Saturday, April 11, 2009

Clue discovered in lake trout mystery

trout released after spawning
eggs removed from female

spawning project on camp dock

Nadine Thebeau, the area biologist for Red Lake, says the Ministry of Natural Resources has discovered a potential reason why lake trout are not reproducing in Pipestone Bay.

Sediment samples taken from spawning areas of the lake trout show levels of manganese high enough to be lethal to lake trout eggs.

Thebeau and her band of MNR researchers have known for quite some time that trout eggs were not surviving in most areas of Pipestone Bay but that the eggs would survive if taken to virtually anywhere else in the lake.

Manganese, she points out, is naturally occurring in the rock of Pipestone Bay. It remains to be seen why manganese is causing a problem now when, presumably, it wasn't a problem in the past.

Nadine's research also has shown that Pipestone is by far the favored spawning place for lake trout.

The MNR discovered in a study in 2001 that there were no lake trout in the lake that had been born since 1989. The MNR subsequently changed fishing regulations for Red Lake's lake trout to catch and release only and began netting spawning lake trout in the fall, stripping them of eggs and milt and raising the fingerlings in a hatchery. About 100,000 fingerlings have been released back to the lake each year since.

Nadine didn't speculate on what caused the manganese problem but a likely culprit was the forest fire that burned off the north shore of Pipestone Bay in 1986. We may never know how that increased manganese levels in the bay sediment but it occurs to me that perhaps the manganese from the soil around the rock had been taken up by the trees, as are other elements. The fire turned the trees to ash and the ash would have eventually made its way into the bay.

If that's what happened then the problem should diminish over time as there is now a dense covering of new trees growing in the old burn site. That would stop further manganese from leaching and eventually the manganese that's in the bay will be covered by normal sediments.

And there's evidence that the trout situation might indeed have started to turned around.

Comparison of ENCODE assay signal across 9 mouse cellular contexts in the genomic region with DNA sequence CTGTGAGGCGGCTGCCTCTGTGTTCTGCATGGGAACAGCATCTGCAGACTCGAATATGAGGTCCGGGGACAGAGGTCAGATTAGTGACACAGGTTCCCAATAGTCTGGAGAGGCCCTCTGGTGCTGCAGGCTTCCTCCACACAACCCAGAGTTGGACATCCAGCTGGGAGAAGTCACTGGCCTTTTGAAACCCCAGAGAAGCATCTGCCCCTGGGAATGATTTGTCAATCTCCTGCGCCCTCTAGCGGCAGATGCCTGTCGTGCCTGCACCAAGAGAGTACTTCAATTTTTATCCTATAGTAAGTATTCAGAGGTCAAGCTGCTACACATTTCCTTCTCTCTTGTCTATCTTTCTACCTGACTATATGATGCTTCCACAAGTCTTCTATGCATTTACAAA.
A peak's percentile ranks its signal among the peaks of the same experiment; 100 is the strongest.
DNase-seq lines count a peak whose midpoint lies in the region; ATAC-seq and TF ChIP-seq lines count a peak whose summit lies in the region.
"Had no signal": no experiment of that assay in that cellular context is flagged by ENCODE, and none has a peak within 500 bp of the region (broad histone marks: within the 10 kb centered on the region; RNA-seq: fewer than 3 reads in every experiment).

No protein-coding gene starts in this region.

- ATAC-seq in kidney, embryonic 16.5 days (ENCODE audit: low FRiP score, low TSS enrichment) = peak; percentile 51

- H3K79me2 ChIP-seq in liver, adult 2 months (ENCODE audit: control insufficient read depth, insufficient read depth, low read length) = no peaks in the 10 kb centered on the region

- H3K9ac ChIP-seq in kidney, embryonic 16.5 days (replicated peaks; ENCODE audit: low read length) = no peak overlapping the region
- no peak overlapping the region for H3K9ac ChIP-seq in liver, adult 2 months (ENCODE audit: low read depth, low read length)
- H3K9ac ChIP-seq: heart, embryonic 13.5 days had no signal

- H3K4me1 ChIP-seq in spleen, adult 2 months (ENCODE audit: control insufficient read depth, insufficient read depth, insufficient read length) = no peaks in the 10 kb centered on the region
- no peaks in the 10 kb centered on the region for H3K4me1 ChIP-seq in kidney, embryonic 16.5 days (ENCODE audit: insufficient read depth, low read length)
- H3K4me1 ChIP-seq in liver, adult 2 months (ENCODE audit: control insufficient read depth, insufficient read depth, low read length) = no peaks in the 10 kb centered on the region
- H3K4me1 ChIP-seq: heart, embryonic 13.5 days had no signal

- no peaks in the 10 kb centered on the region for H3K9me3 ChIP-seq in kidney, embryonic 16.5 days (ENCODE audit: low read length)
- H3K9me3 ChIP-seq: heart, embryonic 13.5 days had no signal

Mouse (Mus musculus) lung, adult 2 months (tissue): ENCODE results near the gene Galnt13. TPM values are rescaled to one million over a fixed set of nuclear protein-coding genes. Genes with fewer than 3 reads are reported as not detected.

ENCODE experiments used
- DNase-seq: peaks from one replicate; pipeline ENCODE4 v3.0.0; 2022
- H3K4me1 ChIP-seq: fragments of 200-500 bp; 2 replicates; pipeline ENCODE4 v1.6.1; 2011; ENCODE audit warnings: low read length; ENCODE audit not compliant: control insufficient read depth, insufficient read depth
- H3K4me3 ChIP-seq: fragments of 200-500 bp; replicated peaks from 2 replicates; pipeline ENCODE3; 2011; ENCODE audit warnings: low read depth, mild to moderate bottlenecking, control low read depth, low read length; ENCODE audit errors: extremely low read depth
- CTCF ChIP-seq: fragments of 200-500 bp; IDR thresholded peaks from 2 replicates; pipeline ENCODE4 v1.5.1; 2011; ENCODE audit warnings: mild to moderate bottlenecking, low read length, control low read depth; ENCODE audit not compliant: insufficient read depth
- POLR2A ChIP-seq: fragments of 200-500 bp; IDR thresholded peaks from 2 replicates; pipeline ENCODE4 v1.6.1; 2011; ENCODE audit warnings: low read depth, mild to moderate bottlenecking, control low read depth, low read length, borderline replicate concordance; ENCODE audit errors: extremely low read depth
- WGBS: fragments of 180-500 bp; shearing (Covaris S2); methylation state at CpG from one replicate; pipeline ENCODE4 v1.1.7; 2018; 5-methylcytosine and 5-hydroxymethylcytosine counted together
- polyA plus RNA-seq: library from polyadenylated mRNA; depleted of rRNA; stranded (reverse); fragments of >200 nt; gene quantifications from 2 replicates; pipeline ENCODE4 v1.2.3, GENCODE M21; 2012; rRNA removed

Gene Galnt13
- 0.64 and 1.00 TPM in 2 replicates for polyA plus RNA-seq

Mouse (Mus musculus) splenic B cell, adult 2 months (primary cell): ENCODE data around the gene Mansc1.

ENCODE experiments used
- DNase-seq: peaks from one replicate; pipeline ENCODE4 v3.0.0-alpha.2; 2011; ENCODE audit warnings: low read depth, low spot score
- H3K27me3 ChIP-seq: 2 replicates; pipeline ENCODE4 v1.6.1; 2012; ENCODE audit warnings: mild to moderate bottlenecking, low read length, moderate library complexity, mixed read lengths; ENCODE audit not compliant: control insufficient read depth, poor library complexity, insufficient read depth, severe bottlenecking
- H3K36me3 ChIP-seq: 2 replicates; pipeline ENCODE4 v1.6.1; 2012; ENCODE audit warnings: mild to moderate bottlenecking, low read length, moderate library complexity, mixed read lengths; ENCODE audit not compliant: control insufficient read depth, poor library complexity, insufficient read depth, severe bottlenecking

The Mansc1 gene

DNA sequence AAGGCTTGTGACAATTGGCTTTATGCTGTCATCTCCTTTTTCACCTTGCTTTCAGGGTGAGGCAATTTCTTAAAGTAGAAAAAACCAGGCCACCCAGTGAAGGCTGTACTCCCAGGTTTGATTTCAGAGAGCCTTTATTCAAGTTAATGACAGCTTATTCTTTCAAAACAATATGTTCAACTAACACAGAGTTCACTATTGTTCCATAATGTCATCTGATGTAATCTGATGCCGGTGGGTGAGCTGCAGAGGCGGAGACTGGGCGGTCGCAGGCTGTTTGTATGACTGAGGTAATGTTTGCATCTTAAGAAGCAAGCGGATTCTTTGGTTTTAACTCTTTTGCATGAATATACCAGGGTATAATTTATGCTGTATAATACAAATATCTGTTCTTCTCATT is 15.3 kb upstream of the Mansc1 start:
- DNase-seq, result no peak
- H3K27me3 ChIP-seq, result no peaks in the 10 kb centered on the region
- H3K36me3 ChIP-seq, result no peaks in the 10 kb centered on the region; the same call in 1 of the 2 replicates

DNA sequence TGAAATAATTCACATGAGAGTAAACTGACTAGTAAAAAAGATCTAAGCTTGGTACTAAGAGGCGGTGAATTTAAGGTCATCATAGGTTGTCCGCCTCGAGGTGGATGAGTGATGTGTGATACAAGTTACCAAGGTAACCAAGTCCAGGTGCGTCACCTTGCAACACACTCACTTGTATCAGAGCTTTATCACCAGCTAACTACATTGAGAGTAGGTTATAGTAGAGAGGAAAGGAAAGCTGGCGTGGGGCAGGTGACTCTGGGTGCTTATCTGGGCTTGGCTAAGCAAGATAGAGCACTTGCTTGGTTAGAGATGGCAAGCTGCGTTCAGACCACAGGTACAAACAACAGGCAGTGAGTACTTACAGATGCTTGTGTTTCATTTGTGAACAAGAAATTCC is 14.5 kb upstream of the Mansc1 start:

We are finally seeing young trout again. Our anglers caught and released many lake trout in the 22-26 inch range the last couple of years. These fish were likely less than 10 years old.

None of these were the nursery-raised fish. They can be recognized because they have one of their fins clipped, a different fin for each year. So the trout are successfully spawning again, at least a little, on their own.
The MNR team, however, did catch one of the hatchery fish as part of their spawning project last fall.

The hatchery-raised fish have been released at the eastern end of the lake in an attempt to get them to spawn somewhere other than Pipestone Bay. It may be working since only one was caught trying to spawn in Pipestone.

It should be noted that no one has said the elevated levels of manganese in Pipestone's sediments pose a health hazard to humans. It also doesn't seem to have any effect on other species of fish. Northern pike and walleye populations are very healthy.

Lake trout eggs are about the most sensitive organisms known in nature. Anything out of the ordinary can disrupt their development.

Forest fires, of course, are natural phenomena in the Boreal Forest. In fact, virtually every inch of the Boreal Forest burns every 80-120 years.
Red Lake's lake trout must have lived through hundreds of forest fires over the 10,000 years since the last ice age.

They are a long-lived fish and perhaps were just able to outlive the effects of the forest fires on Pipestone.

While we wait for the lakers to once again become a self-sustaining population, there are a number of things anglers can do.

1. Record the numbers of tagged fish and also note their length and where they were caught.

2. Check any lake trout you catch for a clipped fin before releasing it.

3. Record lengths of all your trout. Don't weigh these fish as the weighing process can harm them. Always quickly return the fish to the water. If possible, don't even bring them aboard the boat, just measure them in the water and turn them loose.
4. Follow fishing regulations that require you to use lures with single, barbless hooks when fishing specifically for lake trout. (You can use any type of lure for other species.)

Regulations also stipulate that you cannot use live or dead bait when lake trout fishing.

5. And finally, of course, follow regulations that require you to immediately release any lake trout you catch.

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1 comment:

Anonymous said...

Dan, It's great to hear that they are making progress on the lake trout problem. Like you said, they have lived through hundreds of years and many forest fires. Mother nature has a way of taking care of her own. Dave